Butterflies were, although obvious, just the most noticeable feeders on knapweed. A few minutes spent nosing around would show unusual species of beetle like the yellow longhorn, and numbers of different species of (endangered) honeybees, solitary and parasitic bees and bumblebees, all thriving on a relatively large area of free nectar. On dewy mornings a range of different spiders webs showed what was happening further up the food-chain. Careful observation showed our lizards, slow-worms and frogs doing well too.
Plenty of other plants thrive amongst the market-leaders, like mallow, yarrow, fleabane, various composites and even an isolated orchid or two.In the part most recently vacated by the pony we found a fairy-ring of delicious field mushrooms, and I expect our usual crop of gormet parasols when the autumn weather is next suitable.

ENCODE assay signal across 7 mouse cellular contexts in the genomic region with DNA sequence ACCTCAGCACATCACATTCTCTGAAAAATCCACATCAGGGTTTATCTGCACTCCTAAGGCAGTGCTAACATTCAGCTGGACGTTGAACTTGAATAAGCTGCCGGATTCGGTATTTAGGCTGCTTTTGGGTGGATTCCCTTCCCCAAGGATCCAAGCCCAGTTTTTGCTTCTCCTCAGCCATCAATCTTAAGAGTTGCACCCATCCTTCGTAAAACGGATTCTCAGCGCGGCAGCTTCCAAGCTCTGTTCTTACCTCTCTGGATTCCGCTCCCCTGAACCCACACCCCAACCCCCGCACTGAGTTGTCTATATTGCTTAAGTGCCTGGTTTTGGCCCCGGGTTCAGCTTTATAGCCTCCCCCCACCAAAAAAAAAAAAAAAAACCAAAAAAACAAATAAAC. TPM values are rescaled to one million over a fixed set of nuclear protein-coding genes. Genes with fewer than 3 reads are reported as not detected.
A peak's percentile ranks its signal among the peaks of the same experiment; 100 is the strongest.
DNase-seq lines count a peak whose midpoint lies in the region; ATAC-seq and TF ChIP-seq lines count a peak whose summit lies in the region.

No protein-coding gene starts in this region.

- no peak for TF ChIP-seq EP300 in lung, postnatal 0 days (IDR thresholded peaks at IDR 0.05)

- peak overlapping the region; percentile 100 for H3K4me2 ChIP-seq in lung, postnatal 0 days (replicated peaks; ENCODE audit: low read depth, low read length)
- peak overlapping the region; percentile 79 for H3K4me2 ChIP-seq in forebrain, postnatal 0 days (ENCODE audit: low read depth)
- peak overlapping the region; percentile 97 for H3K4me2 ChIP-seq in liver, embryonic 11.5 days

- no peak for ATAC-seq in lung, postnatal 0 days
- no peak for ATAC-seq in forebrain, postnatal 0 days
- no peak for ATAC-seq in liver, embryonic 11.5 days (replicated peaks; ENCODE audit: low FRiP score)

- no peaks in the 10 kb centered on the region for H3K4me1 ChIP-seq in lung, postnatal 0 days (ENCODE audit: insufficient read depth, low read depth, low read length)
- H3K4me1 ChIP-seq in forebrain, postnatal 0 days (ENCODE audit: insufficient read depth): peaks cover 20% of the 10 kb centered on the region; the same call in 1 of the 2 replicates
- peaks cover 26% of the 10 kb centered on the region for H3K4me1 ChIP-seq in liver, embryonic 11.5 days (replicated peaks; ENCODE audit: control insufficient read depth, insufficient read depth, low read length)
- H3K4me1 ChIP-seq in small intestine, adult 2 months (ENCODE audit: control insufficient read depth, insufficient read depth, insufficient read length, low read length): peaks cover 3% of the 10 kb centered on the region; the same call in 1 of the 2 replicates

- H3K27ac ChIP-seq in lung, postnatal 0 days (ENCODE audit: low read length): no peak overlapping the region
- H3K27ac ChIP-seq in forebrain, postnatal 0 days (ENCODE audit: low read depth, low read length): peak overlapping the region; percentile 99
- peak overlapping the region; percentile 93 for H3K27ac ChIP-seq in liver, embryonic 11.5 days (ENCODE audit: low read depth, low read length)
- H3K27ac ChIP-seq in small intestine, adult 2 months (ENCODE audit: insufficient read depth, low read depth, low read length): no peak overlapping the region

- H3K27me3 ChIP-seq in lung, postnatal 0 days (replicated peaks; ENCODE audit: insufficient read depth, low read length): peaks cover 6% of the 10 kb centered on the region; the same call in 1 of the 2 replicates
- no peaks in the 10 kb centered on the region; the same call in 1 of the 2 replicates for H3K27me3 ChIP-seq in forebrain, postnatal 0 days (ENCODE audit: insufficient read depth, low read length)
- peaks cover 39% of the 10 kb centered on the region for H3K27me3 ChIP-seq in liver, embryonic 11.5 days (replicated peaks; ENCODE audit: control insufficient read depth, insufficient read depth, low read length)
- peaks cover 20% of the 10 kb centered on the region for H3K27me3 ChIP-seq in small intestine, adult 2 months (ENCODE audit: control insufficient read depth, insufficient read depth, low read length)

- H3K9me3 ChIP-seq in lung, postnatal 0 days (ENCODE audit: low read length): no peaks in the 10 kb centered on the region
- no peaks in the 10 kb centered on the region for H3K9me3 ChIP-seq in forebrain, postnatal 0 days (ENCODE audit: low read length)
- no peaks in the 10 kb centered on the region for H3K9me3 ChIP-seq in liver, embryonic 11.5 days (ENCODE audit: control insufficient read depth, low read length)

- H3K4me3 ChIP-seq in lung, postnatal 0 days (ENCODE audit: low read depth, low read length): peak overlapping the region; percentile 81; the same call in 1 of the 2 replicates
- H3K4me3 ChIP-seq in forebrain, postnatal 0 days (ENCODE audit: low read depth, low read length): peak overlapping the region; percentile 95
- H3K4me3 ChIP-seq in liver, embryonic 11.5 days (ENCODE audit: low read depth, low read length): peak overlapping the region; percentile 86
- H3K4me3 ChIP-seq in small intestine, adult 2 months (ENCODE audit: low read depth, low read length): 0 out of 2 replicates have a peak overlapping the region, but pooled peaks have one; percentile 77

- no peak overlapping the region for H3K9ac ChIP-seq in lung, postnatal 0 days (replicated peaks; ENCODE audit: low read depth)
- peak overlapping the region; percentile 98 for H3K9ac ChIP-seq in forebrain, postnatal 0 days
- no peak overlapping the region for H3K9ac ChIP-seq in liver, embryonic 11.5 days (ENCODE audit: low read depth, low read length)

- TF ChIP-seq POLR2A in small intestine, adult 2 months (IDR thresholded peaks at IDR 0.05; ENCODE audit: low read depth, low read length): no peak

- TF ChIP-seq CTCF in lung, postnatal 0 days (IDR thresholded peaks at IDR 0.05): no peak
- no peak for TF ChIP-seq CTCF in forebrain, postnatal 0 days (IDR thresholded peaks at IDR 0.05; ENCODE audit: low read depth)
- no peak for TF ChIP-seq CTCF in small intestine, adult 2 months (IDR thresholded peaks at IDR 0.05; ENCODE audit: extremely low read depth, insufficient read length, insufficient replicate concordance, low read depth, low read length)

Amongst the mammals, the field made good browsing for our roe-deer family. The rabbits, of course, did (too) well, and the odd patch of fur, and tracks through the knapweed showed that the foxes did all right as well.
The increased insect population this summer has enabled our pair of swallows, which nested in the stable for the first time last year, to produce no less than three broods, now getting their visas organised to fly to South Africa any day. And just as the knapweed began to go to seed, and I was getting round to mowing it to maximise seed-distribution for what I hope will be an even better season next year, a charm (as it is called) of about thirty exotic-looking goldfinches has taken to harvesting the seed in a systematic way.
Meanwhile, the creatures that were doing fine even before we had a proper wild meadow haven’t been any less prosperous – the family of crows, the jays, the visiting woodpeckers, ravens, buzzards and kestrels, the other passerines, the wasps and hornets, the badgers, shrews and mice and so on and so on.